I spent almost my entire professional career in banking, the first 10 years as a bank employee, and the last 30 years or so as an educator and consultant to community banks and credit unions.  As this blog begins, I have just turned 67, and am in a position to begin cutting back my hours.  My two day weekends are about to turn into four day weekends.  Thats cool as I’ll have more time to devote to building FarinHaus and to enjoying it once it is complete.

I have never owned a property I didn’t feel compelled to update in some way.  My first house was a modest ranch with an unfinished basement.  When I sold it about two-thirds of the basement was finished, including a brick wall, a bookcase wall, a wet bar, and a game room.  I did all the carpentry work, electrical work and plumbing, laid the vinyl floor and installed a drop ceiling.  My electrical work was of sufficient quality to get it past the city building inspector.

My second home was a Capp home.  Capp sold you a set of blueprints and the materials needed to complete the house.  They hired a framing crew to frame the house, then turned it over to you to finish.  I put on the roof, installed the electrical system, and did much of the finish carpentry including hanging cabinets.  I subcontracted the plumbing, HVAC, dry wall, masonry, and miscellaneous other work.  It took 1 1/2 years to complete.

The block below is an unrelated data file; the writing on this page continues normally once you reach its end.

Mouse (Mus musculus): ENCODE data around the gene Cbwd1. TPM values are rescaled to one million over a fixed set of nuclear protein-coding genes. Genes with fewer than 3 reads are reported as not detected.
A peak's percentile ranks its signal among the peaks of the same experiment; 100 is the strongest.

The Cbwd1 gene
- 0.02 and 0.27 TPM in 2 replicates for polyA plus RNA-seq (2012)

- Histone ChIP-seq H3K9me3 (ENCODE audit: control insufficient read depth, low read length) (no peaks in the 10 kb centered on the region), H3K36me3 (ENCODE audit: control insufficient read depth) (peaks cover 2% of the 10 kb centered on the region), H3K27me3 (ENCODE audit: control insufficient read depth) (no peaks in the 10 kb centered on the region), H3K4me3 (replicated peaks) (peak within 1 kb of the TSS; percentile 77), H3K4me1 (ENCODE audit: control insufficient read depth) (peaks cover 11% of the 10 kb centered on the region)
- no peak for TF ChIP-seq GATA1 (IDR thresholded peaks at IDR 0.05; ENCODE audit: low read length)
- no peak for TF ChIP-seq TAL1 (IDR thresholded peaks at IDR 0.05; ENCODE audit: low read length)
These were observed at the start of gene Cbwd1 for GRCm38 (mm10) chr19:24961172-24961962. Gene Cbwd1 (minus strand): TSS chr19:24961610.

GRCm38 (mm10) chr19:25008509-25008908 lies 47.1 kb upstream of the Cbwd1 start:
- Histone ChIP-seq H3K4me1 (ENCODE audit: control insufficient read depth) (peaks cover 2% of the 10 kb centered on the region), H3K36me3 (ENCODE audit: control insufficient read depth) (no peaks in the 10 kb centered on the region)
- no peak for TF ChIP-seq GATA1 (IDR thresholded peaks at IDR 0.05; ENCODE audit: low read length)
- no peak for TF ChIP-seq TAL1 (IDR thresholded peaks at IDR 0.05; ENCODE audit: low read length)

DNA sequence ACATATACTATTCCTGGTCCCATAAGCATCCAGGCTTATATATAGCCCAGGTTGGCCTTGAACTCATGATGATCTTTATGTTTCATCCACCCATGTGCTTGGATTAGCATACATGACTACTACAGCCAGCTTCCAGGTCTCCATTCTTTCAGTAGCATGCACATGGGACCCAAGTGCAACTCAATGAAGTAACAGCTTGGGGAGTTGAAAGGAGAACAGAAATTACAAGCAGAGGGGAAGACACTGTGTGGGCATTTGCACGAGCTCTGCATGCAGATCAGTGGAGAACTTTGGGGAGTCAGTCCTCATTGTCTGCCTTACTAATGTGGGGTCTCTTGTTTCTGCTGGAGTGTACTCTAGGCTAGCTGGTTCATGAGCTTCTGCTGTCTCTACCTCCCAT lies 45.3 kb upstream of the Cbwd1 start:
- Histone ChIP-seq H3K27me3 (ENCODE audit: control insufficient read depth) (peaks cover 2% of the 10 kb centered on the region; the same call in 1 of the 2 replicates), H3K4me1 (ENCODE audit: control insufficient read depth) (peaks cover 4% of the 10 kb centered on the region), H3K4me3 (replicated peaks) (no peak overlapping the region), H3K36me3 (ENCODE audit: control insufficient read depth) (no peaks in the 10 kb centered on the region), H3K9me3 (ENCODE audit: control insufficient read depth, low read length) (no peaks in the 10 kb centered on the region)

My third home was an 1892 farm house on 40 gorgeous acres of country land.  The second floor hadn’t been lived in for 30 years, and the first floor had been badly remodeled with paneling, dropped accoustical ceiling, etc.

When I opened the walls, I found that the plumbing and heating were shot and the electrical was nowhere close to code.  I gutted that house right down to the inside bones.  Along the way I got to see first hand what happens over time when less than sufficient framing techniques were used including undersized support beams, undersized floor joists, undersized rafters, etc.  Once the walls were open we had to lift the middle of the house 14″ to get it level.  Then we doubled all the rafters and joists with appropriately sized lumber to take the sag out of the second floor and roof.  Underneath were put, proper support beams.  Once the structure had been upgraded, we completed the house.  I say we because we hired a contractor to do the work.

When finished we had this gorgeous money pit on a beautiful piece of land that had been moved back in time from the standpoint of finish materials to when it was built.  It would have been cheaper to bulldoze the place and start from scratch.  I lost $80,000 when I sold that house but I’m glad I did it because it is a tribute to the poineer Swiss immigrant families that populated the area around New Glarus, WI.

We moved to a house in the city.  My only contribution to the evolution of that house was a shop in the basement. 

My current house has seen the construction of a deck with a summer kitchen, and there is a man cave under construction in the basement.  In addition, we have significantly upgraded the family room in the walk out basement.  My oldest son has made a career out of my hobby.  He is one of the best finish carpenters in the city.  He did much of the work on the deck and major portions of the carpentry work in the basement. 

I feel pretty well qualified to take on FarinHaus.  As a result of the New Glarus experience, I have a healty respect for construction codes.  I’ll probably ask my son to help with the roof as I’m not excited about crawling around on a 45 degree roof at age 67.